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Google And Harvard Scientists Release Most Detailed Map Of Human Brain After A Decade Of Research

Scientists at Google and Harvard have set a milestone in the history of scientific research after their decade-long research concluded to bring up the most detailed map of a human brain ever seen.

The Harvard Gazette
Six layers of excitatory neurons color-coded by depth. Photo: The Harvard Gazette
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Ten years ago, a package arrived at the lab of Dr. Jeff Lichtman, who is a professor of molecular and cellular biology at Harvard University. It contained a small brain sample. The sample was merely 1 cubic millimeter. “It was less than a grain of rice, but we began to cut it and look at it, and it was really beautiful,” Dr. Litchman said.

Despite its diminutive stature, it held thousands of cells and connections, like a mini-map of the human mind. Packed within this tiny piece resided 57,000 cells, 230 milimeters of intricate blood vessels, and a staggering 150 million synapses. This seemingly insignificant has become the “Rosetta Stone” for brain, unlocking a new chapter in our understanding of the brain and embarking on a decade-long odyssey to map its labyrinthine pathways.

The brain sample belonged to a patient with severe epilepsy. Dr. Lichtman's team meticulously sliced the sample into incredibly thin sections using a knife with a blade edge made of diamond. The sections were then embedded into a hard resin and sliced again, very thinly. “About 30 nanometers, or roughly 1,000th of the thickness of a human hair. They were virtually invisible, if it weren’t for the fact that we had stained them with heavy metals, which made them visible when doing electron imaging,” Dr. Litchman said.

These sections were then meticulously imaged using electron microscopy, resulting in a staggering 300 million individual images. Faced with this data deluge, researchers realised they need help with the data. They needed someone with the computational muscle to handle such a colossal undertaking.

Google at that time was working on a digital map of a fruit fly’s brain (released in 2019) and so Dr. Litchman figured that they have the required system for this job. He approached Viren Jain, a senior staff research scientist at Google. Jain saw the immense potential of Lichtman's data, “There were 300 million separate images (in Harvard’s data)”. “What makes it so much data is that you’re imaging at a very high resolution, the level of an individual synapse. And just in that small sample of brain tissue there were 150 million synapses.”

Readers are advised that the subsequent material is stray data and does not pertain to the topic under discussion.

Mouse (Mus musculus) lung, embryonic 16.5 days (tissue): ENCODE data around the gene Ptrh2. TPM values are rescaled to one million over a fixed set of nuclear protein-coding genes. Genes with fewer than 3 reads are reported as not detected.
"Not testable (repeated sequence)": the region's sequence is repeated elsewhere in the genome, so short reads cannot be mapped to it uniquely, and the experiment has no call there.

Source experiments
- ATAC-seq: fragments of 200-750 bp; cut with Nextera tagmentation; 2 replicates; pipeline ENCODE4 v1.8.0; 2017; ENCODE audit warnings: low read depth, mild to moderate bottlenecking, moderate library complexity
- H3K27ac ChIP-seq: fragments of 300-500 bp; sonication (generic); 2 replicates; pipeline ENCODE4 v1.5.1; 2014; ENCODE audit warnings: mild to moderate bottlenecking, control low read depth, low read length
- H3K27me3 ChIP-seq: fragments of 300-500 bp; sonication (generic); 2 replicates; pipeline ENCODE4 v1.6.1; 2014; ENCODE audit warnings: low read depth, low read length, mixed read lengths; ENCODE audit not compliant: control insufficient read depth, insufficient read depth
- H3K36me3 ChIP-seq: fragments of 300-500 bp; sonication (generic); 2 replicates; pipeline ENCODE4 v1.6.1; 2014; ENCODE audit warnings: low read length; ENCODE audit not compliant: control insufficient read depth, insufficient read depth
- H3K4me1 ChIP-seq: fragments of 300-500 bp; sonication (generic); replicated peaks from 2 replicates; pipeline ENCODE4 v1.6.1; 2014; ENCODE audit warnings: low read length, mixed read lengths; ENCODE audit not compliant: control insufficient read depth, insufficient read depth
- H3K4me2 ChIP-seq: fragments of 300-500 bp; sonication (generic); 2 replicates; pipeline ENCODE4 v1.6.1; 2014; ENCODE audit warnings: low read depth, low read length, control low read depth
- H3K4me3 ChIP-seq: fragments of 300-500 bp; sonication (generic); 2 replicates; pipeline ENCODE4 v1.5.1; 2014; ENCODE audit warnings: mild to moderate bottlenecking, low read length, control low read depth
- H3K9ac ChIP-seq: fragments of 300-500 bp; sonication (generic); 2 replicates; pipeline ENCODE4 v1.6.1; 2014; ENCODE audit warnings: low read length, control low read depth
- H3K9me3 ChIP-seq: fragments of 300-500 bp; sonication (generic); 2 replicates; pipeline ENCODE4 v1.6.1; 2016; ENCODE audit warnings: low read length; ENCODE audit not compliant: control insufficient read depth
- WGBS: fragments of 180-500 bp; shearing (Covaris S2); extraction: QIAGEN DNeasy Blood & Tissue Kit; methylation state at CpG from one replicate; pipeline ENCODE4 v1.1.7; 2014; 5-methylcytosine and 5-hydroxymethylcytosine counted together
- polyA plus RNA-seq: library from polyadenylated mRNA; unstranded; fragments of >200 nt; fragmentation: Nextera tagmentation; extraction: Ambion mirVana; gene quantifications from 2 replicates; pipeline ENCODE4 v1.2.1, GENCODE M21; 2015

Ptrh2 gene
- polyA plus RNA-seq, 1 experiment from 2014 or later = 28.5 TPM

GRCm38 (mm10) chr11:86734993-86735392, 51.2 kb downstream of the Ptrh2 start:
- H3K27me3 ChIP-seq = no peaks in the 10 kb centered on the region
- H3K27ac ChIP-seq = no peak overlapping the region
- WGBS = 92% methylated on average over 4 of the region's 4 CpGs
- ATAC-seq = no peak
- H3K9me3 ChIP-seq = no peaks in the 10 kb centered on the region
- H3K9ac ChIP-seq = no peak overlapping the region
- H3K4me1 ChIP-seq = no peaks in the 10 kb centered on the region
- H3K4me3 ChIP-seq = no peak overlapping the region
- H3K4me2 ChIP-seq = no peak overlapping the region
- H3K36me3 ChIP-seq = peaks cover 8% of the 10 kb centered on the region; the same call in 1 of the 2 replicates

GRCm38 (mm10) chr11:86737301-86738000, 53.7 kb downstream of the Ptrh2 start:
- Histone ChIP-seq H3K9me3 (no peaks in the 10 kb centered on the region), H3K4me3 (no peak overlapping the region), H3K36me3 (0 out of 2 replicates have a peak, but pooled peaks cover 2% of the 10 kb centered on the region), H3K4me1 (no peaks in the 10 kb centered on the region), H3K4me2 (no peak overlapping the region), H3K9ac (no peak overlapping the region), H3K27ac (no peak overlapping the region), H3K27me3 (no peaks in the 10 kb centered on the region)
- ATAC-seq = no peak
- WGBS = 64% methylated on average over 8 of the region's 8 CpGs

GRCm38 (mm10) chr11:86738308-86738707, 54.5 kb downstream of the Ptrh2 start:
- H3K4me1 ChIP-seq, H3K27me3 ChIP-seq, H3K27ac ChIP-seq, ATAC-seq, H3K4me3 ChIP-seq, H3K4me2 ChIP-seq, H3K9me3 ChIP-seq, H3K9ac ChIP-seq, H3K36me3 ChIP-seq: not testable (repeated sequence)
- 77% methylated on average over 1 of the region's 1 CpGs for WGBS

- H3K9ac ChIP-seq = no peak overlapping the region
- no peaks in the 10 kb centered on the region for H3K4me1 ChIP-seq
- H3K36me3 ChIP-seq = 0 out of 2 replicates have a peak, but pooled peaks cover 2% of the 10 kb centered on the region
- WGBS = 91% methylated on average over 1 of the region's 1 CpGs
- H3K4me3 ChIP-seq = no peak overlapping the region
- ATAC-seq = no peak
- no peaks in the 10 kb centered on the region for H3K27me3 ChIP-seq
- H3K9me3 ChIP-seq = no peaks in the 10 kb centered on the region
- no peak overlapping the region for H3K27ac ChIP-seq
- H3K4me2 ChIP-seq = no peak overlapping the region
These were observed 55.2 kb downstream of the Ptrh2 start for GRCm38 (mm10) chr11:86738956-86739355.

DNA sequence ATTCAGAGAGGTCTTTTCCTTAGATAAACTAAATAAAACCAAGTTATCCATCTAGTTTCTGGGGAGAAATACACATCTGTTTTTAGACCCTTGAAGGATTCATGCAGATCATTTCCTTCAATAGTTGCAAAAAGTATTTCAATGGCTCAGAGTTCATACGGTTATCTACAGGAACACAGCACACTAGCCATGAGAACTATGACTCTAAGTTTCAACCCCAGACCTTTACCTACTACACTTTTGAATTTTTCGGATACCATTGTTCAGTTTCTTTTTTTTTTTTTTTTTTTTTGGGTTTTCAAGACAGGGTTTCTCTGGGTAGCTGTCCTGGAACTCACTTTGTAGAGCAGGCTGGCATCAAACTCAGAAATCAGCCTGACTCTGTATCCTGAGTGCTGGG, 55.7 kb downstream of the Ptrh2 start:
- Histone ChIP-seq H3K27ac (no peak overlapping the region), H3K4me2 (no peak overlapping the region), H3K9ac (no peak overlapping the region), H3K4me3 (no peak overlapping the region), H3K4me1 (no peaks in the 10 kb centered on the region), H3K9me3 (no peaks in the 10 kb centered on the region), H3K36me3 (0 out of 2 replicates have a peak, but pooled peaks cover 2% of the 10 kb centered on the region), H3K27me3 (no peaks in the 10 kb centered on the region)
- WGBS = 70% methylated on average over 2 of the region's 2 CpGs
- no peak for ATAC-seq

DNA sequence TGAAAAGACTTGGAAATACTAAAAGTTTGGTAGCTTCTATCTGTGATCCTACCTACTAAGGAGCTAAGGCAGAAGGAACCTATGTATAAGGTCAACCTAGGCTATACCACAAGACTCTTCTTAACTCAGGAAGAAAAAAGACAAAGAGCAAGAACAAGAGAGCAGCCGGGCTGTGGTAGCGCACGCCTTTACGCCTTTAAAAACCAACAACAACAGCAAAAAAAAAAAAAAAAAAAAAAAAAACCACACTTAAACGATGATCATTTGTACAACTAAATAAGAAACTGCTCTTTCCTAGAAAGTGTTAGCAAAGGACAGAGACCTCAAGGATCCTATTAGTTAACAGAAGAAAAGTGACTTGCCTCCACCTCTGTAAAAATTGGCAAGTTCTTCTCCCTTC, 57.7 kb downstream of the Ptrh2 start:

Jain’s team then used Google's vast computing resources and the power of AI. Jain and his team embarked on the task of processing the millions of images. To understand the pictures, scientists at Google used artificial intelligence (AI) to process and analyze them. They identified the types of cells in each picture and their connection. The effort resulted to an interactive 3D model of the brain tissue, which is the biggest dataset ever created at this level of detail. Google named it "Neuroglancer" and shared it online. Following, a study was published in the journal Science, with both Lichtman and Jain credited as coauthors.

The map itself was a box full of surprises. One particularly intriguing finding was the presence of pairs of neurons with an unusually high number of connections – far more than previously anticipated. “This is kind of like if two houses on a block had 50 separate phone lines connecting them. What’s going on there? Why are they so strongly connected? We don’t know what the function or significance of this phenomenon is yet, we’re going to have to study it further,” Jain said.

This unexpected finding hinted at a deeper level of complexity in neuronal communication, raising new questions about brain function and potentially opening doors to a better understanding of neurological disorders.

But what about mapping the entire human brain? Lichtman said that it would require data that's a thousand times larger, totaling 1 zettabyte. To put it in perspective, in 2016, that was the equivalent size of all internet traffic for the year, as per Cisco. Lichtman highlighted that, at present, not only storing such vast data would be challenging, but there's also no ethical way to obtain a perfectly preserved human brain.

While mapping a complete human brain remains a distant dream due to ethical considerations and technological limitations, the success of this project paves the way for future endeavors. The next frontier lies in mapping the entire brain of a mouse, a project estimated to require 500-1,000 times more data than the human sample. This ambitious undertaking will push the boundaries of current technology and necessitate further advancements in data storage and processing capabilities.

The scientific community has received this research with resounding acclaim. Dr. Michael Bienkowski, an assistant professor of physiology and neuroscience, emphasizes the crucial role this project plays in studying the human brain directly, as opposed to relying solely on animal models. Dr. Andreas Tolias, a professor of ophthalmology, highlights the intriguing discovery of highly connected axons, hinting at a previously unknown level of communication within the brain. Dr. Olaf Sporns, a distinguished professor of psychological and brain sciences, sees this project as a crucial step towards mapping the human connectome – the intricate network of connections that forms the very foundation of our thoughts, behaviors, and memories.

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